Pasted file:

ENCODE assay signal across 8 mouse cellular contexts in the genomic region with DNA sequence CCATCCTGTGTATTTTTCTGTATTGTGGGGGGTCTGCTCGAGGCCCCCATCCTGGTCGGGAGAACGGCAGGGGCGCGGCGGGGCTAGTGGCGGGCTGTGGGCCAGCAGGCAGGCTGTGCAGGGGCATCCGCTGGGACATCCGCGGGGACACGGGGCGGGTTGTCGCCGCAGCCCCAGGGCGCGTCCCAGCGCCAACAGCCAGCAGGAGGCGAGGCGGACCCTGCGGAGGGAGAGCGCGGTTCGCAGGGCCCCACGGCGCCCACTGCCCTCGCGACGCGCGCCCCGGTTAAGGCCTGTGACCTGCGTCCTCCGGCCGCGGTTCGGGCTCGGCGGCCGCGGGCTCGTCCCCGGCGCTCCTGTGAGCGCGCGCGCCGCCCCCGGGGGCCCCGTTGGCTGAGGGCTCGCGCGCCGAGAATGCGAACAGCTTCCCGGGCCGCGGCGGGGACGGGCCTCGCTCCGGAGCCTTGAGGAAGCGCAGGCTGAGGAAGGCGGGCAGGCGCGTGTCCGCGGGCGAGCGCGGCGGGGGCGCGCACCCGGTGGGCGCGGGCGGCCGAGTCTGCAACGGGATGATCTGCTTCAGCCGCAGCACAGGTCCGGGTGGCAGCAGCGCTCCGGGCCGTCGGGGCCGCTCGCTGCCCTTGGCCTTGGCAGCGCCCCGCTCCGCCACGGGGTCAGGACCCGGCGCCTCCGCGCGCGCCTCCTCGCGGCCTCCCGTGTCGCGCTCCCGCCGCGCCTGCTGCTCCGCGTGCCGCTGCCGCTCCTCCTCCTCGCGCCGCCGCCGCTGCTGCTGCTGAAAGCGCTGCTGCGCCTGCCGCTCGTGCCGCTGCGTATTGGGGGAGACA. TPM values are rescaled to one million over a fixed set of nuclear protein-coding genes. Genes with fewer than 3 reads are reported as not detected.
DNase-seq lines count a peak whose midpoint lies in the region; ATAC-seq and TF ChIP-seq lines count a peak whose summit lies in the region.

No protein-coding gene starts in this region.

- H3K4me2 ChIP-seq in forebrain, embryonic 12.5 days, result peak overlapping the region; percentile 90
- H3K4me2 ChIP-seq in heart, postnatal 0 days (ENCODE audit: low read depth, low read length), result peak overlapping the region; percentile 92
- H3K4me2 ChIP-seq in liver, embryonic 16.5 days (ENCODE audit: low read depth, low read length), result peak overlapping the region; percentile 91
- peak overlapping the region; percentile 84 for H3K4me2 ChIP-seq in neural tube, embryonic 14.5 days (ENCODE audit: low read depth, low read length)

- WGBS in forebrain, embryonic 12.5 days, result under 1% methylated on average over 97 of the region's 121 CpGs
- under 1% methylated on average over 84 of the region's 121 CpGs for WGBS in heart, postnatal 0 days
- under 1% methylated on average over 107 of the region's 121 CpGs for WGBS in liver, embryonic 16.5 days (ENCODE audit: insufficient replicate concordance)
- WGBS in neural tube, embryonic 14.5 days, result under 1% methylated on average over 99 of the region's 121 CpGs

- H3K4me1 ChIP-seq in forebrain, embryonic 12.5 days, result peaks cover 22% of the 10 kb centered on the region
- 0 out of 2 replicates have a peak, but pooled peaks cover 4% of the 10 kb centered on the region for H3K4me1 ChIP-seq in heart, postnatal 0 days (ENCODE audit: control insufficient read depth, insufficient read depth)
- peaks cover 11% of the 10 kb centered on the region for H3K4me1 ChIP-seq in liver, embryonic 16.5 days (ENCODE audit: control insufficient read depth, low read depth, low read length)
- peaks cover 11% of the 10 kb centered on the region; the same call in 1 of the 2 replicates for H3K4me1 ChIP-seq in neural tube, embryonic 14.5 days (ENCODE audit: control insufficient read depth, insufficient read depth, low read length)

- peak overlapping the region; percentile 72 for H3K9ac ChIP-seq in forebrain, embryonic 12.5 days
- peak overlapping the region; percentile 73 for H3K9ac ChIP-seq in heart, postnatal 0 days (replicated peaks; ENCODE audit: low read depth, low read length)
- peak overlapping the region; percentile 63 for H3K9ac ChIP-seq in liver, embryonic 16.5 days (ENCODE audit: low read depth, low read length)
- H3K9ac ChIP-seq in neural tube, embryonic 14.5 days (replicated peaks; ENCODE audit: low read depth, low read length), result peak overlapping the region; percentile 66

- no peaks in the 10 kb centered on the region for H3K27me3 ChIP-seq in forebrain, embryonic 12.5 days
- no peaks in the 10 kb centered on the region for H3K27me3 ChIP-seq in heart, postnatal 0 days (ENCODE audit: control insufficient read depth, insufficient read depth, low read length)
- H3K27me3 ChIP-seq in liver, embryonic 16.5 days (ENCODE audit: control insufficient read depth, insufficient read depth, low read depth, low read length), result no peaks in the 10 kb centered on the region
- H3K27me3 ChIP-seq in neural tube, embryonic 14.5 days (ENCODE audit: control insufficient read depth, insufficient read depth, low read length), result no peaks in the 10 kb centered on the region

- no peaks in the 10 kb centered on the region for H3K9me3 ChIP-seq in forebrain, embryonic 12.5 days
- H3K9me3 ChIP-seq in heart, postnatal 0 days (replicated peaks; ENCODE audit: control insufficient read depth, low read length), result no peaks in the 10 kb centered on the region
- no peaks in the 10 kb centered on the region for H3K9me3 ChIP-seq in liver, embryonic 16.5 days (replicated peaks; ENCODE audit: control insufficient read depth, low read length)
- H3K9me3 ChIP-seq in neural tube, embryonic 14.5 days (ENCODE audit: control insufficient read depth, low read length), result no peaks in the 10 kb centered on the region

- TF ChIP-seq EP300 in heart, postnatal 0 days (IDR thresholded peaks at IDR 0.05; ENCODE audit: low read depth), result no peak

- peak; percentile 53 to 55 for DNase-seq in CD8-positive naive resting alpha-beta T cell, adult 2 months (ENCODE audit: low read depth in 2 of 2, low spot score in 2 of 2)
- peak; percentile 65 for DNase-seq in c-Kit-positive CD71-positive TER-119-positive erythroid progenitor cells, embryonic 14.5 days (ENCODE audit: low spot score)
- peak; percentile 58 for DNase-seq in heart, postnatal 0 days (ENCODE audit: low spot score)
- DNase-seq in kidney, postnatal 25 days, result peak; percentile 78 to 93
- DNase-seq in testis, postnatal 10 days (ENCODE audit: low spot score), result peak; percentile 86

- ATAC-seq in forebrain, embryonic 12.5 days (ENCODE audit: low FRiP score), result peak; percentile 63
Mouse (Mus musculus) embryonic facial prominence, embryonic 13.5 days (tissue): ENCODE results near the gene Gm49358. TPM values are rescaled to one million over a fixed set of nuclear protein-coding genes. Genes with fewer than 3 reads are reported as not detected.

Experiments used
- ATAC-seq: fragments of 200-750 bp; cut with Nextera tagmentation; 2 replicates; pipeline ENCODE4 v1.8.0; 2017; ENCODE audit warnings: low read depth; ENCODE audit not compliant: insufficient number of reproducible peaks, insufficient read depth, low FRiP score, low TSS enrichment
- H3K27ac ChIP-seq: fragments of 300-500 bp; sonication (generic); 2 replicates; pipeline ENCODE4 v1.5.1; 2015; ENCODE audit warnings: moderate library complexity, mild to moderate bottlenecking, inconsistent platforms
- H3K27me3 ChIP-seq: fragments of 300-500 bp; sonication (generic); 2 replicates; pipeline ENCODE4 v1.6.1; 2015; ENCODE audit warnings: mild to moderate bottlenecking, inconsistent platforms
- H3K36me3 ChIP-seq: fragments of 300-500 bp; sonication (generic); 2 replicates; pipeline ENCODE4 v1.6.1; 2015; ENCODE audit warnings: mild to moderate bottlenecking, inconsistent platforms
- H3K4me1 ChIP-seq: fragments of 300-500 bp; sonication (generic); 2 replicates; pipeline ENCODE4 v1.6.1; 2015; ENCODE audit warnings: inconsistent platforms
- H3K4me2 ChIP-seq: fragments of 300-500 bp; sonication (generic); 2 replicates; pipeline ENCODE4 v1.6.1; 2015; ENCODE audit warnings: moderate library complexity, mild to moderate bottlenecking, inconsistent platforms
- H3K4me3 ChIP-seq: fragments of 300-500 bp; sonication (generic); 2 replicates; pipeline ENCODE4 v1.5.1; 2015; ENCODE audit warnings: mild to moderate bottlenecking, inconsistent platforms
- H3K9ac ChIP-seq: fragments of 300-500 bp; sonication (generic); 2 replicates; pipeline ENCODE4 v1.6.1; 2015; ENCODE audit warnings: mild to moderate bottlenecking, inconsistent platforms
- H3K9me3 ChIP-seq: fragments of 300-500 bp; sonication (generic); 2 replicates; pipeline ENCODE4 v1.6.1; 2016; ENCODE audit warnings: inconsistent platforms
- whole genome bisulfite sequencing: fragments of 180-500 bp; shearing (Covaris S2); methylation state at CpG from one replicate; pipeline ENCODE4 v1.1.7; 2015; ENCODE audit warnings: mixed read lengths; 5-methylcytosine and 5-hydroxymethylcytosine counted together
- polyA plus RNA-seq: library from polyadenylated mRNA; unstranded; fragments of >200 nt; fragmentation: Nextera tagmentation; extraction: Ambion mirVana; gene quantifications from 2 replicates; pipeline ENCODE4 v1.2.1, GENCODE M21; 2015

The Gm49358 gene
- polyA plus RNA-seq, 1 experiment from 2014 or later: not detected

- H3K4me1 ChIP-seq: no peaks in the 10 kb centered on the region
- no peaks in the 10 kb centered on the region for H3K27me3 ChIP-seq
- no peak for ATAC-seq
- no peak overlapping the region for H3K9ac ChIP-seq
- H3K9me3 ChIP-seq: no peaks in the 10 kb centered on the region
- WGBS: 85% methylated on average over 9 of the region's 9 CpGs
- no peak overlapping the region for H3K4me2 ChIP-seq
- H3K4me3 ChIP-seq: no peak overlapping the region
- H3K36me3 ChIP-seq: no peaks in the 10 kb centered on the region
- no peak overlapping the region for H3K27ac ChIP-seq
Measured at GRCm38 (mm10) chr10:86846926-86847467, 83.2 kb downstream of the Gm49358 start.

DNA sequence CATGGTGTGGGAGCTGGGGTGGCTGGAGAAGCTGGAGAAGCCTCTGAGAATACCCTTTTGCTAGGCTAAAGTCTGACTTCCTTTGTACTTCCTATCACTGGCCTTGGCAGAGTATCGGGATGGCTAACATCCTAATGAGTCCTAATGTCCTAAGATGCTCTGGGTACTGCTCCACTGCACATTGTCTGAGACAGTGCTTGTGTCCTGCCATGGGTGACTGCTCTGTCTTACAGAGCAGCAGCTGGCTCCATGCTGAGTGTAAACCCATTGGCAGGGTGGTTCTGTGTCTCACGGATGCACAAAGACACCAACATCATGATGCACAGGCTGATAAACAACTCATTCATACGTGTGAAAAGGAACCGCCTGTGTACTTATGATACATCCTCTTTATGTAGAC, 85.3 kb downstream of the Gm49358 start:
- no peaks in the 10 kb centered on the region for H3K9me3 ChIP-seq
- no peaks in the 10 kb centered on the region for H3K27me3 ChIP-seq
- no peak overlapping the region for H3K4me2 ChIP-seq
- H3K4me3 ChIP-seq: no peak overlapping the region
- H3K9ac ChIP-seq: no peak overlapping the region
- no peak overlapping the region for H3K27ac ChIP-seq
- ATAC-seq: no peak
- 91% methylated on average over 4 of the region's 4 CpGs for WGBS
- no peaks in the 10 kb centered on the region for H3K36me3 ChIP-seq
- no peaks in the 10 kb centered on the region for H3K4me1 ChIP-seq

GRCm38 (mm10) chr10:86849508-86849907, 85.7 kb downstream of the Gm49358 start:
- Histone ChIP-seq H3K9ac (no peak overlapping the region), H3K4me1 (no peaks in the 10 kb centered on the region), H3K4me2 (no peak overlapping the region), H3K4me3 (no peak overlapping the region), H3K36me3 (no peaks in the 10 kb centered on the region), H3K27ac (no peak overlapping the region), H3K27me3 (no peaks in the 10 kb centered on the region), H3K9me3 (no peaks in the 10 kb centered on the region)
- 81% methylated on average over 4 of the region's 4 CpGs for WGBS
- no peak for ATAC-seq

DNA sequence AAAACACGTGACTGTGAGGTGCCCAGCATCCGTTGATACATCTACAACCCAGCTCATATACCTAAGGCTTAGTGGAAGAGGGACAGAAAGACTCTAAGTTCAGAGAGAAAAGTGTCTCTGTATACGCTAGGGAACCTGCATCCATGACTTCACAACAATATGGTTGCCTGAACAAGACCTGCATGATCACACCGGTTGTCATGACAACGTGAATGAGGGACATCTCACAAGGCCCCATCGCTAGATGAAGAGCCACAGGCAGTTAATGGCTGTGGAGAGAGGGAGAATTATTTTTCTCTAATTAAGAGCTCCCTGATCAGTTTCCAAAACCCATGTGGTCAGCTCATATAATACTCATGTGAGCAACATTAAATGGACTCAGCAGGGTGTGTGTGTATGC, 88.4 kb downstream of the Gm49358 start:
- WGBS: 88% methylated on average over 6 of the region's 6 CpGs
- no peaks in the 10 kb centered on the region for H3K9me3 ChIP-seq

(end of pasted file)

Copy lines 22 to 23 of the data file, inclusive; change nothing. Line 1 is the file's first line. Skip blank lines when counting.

- H3K27me3 ChIP-seq in liver, embryonic 16.5 days (ENCODE audit: control insufficient read depth, insufficient read depth, low read depth, low read length), result no peaks in the 10 kb centered on the region
- H3K27me3 ChIP-seq in neural tube, embryonic 14.5 days (ENCODE audit: control insufficient read depth, insufficient read depth, low read length), result no peaks in the 10 kb centered on the region